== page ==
Kiwi companies are sleepwalking into a trap, and they don’t even realise it. Only the smartest business owners will be able to avoid disaster…and it will mean doing the exact opposite to everyone else.
Marketing is like sex. Everyone thinks about it. Most of us would like to be doing more of it. Very few people are doing it properly. And if you need to pay for it…you’re a bit of a loser.
Personally, I spent many years doing it badly. Then I found someone with more experience who showed me how to get really good at it. Before long, punters were offering me money to do all kinds of crazy things, and I gladly accepted.
Perhaps that makes me the biggest loser of them all.
But the fact I’ve spent years learning the dark arts of my craft does put me in a slightly awkward position for what I’m about to tell you … As a marketer who has advised the likes of Coca-Cola, Heineken, Virgin Atlantic, Microsoft, Vodafone and many more, I can say with some authority: Investing in more marketing for your business could be the biggest mistake you’ll ever make.
Yes, I know, spouting such blasphemy will probably get the marketing gurus spluttering their flat whites all over their beards and checked shirts.
One of these days you’ll walk up the Mount and find me at the top, naked and hog-tied, as a warning to other souls who dare criticise the cult of S&M (Sales & Marketing – get your mind out of the gutter).
So please allow me to reveal a little more about why I – as a marketer– am warning you against marketing.
On the surface, it all seems so innocent: Marketing brings customers. Customers bring sales. Sales bring money.
But what if you looked at things a different way?
Maybe it’s because I’m British, but I tend to see things upside-down.
Here’s my perspective: Businesses must only focus on selling because they failed at marketing. They only did marketing because they failed at their product. They failed at their product because they failed to understand their customer.
Then, when they get themselves in a pickle, they crack the whip on the sales team, shovel some more coal into the marketing furnace and hope for the best.
It’s like the designers of the Titanic throwing a few more trumpeters into the band and adding some more deckchairs … while totally ignoring the fact that their product might not be serving the needs of their customers.
Sink or Swim
I have a phrase that’s as old as the Titanic, but in the modern era of jazzy influencer marketing and shiny social media ads, it’s quietly gone out of fashion. So it’s time for a revival: ‘A good product sells itself.’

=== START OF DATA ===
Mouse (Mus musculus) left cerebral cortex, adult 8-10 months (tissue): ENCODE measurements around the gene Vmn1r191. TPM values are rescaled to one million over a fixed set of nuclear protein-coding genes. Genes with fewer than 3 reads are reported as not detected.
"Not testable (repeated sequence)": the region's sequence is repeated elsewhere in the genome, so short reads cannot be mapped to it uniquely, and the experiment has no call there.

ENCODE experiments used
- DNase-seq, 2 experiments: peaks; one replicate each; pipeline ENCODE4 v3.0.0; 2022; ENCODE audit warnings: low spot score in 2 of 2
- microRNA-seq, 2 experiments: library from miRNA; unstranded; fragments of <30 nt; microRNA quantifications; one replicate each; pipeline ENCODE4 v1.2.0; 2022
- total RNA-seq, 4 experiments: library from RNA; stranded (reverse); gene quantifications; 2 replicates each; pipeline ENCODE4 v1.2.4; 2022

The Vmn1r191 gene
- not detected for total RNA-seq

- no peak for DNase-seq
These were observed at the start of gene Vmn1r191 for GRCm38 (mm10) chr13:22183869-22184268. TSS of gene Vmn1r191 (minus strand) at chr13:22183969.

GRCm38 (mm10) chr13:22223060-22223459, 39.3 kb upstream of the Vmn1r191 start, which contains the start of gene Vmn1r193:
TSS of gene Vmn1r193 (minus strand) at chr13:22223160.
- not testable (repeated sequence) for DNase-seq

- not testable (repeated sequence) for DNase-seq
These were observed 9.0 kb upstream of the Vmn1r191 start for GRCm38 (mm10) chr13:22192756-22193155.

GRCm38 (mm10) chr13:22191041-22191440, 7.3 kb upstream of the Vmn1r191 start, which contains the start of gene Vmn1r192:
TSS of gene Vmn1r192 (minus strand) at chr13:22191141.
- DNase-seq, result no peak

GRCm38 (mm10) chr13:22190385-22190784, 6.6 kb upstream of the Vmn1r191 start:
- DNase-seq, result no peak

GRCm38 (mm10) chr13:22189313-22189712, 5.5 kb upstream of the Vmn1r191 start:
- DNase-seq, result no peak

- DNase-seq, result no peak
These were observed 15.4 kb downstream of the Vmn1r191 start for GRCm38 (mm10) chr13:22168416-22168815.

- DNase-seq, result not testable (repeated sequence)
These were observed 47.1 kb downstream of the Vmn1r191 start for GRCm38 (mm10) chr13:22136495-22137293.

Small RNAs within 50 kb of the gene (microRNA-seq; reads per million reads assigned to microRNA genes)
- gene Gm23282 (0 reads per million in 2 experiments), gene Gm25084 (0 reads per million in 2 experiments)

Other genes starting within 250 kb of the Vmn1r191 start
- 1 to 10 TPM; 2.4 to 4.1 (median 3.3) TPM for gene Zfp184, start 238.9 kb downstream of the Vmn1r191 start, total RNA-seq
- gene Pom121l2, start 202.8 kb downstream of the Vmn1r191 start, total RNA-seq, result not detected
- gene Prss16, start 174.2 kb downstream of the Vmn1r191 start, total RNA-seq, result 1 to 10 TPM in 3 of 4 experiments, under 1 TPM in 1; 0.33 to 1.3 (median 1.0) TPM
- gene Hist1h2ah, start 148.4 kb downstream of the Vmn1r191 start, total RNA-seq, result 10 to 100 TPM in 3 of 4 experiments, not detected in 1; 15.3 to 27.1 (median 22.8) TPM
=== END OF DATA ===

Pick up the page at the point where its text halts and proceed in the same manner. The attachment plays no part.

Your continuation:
But here’s where we get really controversial; Because I believe that to thrive in 2022, businesses need to change course: Focus LESS on the shiny creature comforts of marketing, and MORE on understanding their customer.
When you understand your customer better, you can create products and offers they love.
If they love the product and the offer, then you don’t need to worry about ‘marketing’ or ‘selling’ it.
Do you need a ‘unique marketing hook’ when you spend thousands of dollars on braces for your kid’s teeth, or an engagement ring, or new boat engine, or a new garage door because your son wanted to test out his go-kart ram raiding skills?
No. You needed a company that perfectly understood your situation and was able to solve your problem in the most effective way.
So, if you want to spend less time, money and effort making messy S&M mistakes (Sales & Marketing, remember) … how do you give your customer the product they truly want?
Do you get me?
Yes of course YOU know your customer, don’t you? You’re the one person who really ‘gets it’.
Except you’re not.
Business owners kid themselves that they know their customers. Usually, it’s because they’ve been in industry for decades, or they’ve had the same customers for years.
Occasionally, a real crazy maverick even takes the time to ask a customer what matters to them. Madness.
But when it comes to designing products, offers and services that sell themselves, we have to go a little deeper into how our customers behave and think.
For example, men and women buy differently. Men seek status, women seek security. Men like logical sales processes, women are more drawn towards insightful, creative stories.
Women see more vivid colours than men. Men are 20 times more likely to be colour-blind than women.
Before you send a hateful protest down to the Bay of Plenty Business News offices, let me say that these are merely scientifically-proven generalisations, and there will always be exceptions to the rule.
But too many companies are burning precious marketing dollars selling products to their audience in the wrong way.
To give you another example that’s less likely to get me cancelled by the ‘highly-offended’ brigade: If your customer is more of a process-driven type (engineers, technicians, IT, building and construction, etc) they are going to be asking lots of questions about ‘HOW’ your product and services work.
But if your customer is more of a creative type (retail, recruitment, consumer goods, media, art, etc), they will want to know ‘WHY’ your offering does what it does, and the story that led to its creation.
If you take the time and care to get to know the demographics and psychographics of your buyers, and tailor your messages and products accordingly, then you won’t have to make the biggest business mistake…
…which is resorting to using sales and marketing as a battering ram to crush your prospect’s spirit and wear them down until they begrudgingly hand over their credit card.
My approach is slightly longer, but by golly, your customers will love you for it. And you’ll like the person you see in the mirror as well.
That’s why I’m an ‘ANTI’-Marketer…and I’m proud of it.
So if you spot me looking a little tied-up at the top of the Mount this weekend, please come and say hello.